Pinkest pink can’t be interpreted by a screen

This is a photograph of Stuart Stemple's the pinkest pink.
Image credit: Stuart Stemple
Date:21 July 2017 Author: Nikky Knijf Tags:, ,

Many believe technology brings the world to our fingertips. But have you considered that there are colours that technology can’t even interpret? The pinkest pink is definitely one of those colours.

Following the creation of the blackest material known to man, Vantablack, artist Stuart Stemple created a pink like no other. The aptly named pinkest pink, is said to be so vivid a screen can’t adequately represent its true colour.

Why can’t we see the pinkest pink?

This has to do with pixel brightness. “There are all sorts of complicated and clever ways that computers can store colour, but by the time this video reaches your screen it’s basically just a series of numbers that say how bright to make each of the red, green and blue pixels, the tiny lights that make up your screen,” explains YouTuber Tom Scott.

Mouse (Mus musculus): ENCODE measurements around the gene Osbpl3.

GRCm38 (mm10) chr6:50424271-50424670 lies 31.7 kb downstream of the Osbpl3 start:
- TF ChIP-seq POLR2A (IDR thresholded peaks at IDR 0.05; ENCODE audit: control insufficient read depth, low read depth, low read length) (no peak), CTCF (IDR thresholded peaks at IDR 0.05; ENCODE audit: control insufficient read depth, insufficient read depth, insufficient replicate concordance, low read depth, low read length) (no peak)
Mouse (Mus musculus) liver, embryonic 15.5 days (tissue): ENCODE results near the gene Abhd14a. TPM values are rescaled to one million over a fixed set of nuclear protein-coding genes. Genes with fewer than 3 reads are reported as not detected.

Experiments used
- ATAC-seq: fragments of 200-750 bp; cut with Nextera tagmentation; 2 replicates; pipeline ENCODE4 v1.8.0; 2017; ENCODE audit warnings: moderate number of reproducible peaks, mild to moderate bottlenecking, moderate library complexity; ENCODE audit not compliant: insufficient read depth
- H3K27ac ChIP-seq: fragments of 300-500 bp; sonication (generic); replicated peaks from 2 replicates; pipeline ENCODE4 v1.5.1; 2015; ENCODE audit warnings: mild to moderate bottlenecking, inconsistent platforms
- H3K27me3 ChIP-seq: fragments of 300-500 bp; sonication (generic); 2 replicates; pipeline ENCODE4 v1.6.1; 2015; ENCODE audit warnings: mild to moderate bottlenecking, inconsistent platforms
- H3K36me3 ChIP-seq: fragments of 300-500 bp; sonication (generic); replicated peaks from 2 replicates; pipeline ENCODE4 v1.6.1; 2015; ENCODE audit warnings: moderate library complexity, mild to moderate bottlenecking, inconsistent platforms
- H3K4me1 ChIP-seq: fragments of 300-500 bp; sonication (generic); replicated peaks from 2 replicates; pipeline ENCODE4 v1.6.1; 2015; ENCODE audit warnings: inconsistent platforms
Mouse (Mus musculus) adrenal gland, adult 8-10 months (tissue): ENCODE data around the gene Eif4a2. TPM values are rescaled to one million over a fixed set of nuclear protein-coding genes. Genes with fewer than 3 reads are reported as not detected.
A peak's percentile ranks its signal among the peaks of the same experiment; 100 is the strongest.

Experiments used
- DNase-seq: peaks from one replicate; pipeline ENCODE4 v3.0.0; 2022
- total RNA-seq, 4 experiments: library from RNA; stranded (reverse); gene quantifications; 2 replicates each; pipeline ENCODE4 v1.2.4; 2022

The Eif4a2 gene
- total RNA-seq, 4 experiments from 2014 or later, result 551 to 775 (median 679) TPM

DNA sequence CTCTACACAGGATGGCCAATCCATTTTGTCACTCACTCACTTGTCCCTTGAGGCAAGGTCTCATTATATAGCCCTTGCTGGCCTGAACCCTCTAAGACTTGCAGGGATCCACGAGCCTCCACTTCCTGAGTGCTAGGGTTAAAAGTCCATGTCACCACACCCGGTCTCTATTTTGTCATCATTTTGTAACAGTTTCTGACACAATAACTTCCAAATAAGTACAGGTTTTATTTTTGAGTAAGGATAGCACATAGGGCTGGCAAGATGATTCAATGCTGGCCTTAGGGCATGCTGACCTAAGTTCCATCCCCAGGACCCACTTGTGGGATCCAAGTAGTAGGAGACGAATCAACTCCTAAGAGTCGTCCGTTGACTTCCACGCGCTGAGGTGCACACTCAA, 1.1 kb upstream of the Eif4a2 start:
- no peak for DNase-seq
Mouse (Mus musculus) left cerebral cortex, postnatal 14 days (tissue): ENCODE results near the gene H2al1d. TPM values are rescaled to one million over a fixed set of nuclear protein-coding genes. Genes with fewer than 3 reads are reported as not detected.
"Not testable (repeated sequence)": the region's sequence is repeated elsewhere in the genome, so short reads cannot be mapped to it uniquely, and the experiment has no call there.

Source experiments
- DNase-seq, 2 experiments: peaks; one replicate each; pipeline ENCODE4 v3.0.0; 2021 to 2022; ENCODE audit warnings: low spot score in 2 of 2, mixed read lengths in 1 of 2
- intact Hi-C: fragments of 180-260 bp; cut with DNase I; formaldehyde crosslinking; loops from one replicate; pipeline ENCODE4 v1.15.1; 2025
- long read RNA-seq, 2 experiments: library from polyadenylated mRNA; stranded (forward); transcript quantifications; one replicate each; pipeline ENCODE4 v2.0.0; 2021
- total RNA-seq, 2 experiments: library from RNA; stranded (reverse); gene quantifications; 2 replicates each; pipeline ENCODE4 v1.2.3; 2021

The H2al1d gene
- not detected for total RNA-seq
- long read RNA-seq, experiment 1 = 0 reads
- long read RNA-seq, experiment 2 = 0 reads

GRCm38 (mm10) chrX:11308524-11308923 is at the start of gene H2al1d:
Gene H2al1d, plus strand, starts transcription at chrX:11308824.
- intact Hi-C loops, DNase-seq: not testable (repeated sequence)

“…unless you’ve got a really fancy, expensive screen, those numbers run from 0 to 255, which is eight ones in binary. Zero means turn the pixel off, 255 means as bright as it can go.” This means that your screen can display about 16 million colours.

But 16 million is some ways off from all the colours in the world. The Chester F. Carlson Center for Imaging Science at the Rochester Institute of Technology says that there are almost an infinite number of colours. This means that your screen will only ever display a limited amount of the world’s colours.

(Note: We’re not elaborating on the fact that colour is a human construct with finite interpretation. That’s too philosophical for now.)

All about colour

In this video Tom Scott explains how the pinkest pink colour – and actually many other colours – are unlikely to be accurately interpreted by a screen. Check it out:

 

Video credit: Tom Scott

Image credit: Stuart Stemple